The trend towards checks and balances in dental funding systems has increased worldwide over the years. This means that dentists who participate in such schemes may face greater accountability and see an increase in the level of scrutiny that results in the receipt of more correspondence relating to different aspects of their provision of treatment.
While it is often said that professional people who are ethical and honest have nothing to fear from such investigations, Dental Protection’s experience is that many professionals feel threatened by the process, particularly when they are conducted in a very formal manner.
Probity in itself is not something to be feared. In general the funding scheme
needs to be able to check that the claims being made are justified and correct.
Probity checks can be random or targeted, with targeted checks sometimes focusing
on practitioners who find themselves outside the statistical norm for a certain
type of treatment. There can be areas where the narrative of a contract relating to a particular form of treatment could be open to different interpretations. If a practitioner misinterprets a particular item of care in a fee scale for a short period of time then that may not cause too much of a problem. However, if such misinterpretation continues for a number of years, then it may involve a considerable sum of money. A probity investigation that challenges the claims made could result in a demand for return of fees, or a full scale contractual dispute, or even a fraud investigation, or a Dental Council referral.
In some jurisdictions practitioners have found themselves in considerable difficulty
when there have been claims for treatment that was not provided. Those of a cynical
persuasion might take the view that the practitioner had chosen to make an
adjustment to the level of fees associated with their own particular contract - believing
it to be too low. For example, claiming for a surgical extraction when the procedure was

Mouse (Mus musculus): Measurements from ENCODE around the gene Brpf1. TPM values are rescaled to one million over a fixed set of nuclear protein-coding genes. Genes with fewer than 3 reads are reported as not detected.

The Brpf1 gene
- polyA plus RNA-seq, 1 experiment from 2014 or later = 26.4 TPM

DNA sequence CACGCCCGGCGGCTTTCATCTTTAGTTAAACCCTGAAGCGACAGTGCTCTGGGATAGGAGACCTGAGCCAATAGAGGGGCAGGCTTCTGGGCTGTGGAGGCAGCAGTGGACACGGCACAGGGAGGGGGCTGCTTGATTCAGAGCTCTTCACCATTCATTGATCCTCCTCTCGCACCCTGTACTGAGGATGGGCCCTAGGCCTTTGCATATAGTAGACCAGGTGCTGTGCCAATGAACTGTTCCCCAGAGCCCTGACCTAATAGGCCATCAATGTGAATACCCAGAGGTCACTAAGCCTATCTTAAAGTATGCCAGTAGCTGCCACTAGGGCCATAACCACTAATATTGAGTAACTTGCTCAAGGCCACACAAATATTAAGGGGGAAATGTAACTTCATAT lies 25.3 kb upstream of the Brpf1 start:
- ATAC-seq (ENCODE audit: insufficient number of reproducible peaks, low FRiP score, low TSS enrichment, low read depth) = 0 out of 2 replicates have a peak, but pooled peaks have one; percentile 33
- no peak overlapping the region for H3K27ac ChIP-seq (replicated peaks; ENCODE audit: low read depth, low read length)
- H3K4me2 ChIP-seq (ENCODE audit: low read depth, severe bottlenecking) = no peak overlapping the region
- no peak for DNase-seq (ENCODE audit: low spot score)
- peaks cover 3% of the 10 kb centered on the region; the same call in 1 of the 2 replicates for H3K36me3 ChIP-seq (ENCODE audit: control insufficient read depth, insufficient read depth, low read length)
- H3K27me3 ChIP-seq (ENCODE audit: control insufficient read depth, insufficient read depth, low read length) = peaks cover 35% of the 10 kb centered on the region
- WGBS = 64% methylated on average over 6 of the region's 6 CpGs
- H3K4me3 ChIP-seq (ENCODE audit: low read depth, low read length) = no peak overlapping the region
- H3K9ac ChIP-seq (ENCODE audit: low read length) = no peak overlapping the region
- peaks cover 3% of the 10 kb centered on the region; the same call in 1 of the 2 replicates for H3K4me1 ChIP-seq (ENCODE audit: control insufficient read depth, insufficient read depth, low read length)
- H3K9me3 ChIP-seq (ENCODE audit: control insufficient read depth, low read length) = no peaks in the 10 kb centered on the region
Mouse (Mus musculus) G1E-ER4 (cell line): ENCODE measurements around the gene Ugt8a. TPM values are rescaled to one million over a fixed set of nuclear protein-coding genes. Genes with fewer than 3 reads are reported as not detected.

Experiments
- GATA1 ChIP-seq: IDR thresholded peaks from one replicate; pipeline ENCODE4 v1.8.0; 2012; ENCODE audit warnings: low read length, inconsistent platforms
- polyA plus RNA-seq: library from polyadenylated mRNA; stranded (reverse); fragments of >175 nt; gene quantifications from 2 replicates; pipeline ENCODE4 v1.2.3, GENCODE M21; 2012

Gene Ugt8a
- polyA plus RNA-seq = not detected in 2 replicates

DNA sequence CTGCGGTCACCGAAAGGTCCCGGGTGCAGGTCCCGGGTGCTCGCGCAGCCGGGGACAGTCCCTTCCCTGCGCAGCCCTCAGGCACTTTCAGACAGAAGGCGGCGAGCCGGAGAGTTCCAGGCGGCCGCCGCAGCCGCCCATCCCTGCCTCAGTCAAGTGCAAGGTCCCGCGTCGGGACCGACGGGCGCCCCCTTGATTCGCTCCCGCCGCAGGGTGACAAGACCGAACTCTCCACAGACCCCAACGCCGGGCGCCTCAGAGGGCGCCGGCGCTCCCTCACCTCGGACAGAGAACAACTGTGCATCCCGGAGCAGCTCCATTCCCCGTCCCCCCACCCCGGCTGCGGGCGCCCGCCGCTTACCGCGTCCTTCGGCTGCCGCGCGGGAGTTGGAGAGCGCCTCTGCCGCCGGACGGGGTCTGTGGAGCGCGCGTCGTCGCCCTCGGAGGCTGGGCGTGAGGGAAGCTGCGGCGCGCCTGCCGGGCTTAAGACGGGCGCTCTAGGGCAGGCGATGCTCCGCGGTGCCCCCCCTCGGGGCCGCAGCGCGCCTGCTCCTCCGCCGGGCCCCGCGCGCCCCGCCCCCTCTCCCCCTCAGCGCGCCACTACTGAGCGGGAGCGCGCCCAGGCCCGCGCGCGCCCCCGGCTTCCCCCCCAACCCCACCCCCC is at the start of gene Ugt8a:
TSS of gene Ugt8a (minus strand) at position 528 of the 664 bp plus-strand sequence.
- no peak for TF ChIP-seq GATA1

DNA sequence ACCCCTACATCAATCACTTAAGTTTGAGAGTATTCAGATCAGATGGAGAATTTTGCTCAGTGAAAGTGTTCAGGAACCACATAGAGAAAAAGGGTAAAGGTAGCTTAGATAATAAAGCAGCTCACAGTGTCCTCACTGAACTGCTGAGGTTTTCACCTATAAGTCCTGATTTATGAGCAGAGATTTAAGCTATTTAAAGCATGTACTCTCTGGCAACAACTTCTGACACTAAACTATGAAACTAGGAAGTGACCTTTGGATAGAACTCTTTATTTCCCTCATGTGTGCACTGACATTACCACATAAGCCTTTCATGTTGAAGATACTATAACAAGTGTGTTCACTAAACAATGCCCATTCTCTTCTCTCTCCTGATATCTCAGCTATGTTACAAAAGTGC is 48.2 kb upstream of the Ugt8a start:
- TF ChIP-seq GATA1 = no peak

actually less complex.
Understand the contract
It sounds easy, however the terminology used in contractual documentation is not
always clear. The technique of making a claim and waiting to see whether or not it is
paid prior to making other similar claims is not recommended. Most payment
schemes work on the basis that all the claims submitted will be justified and
correct and probity checks are carried out retrospectively, normally on a sample of
claims. The Irish Dental Association is well placed to provide advice on interpretation of the
It is important to be able to justify any claim that has been made. Poor clinical records
are of no help when an examining dentist is trying to establish whether the treatment
claimed for was justified, and a practitioner is trying to demonstrate his or her treatment
rationale. Clear records that demonstrate diagnosis, treatment plans, discussions,
details of treatment provided (and treatment not provided) and follow-up, are extremely
helpful for demonstrating professional credibility.
Some dentists allow members of their team to complete forms for payment via various
payment schemes. If that is the practitioner’s choice then it is acceptable but the overall responsibility for the veracity of the claim remains with the practitioner
who must check the form for accuracy prior to signing it and submitting it. It is no
defence to say ‘I just signed the form’.
It is assumed that practitioners will make appropriate and truthful claims. Submitting
a claim in the knowledge that the information on a claim form is incorrect
destroys professional credibility and could lead to a variety of proceedings against an
Members should always take advice from Dental Protection before responding to any
inquiry in relation to a probity issue.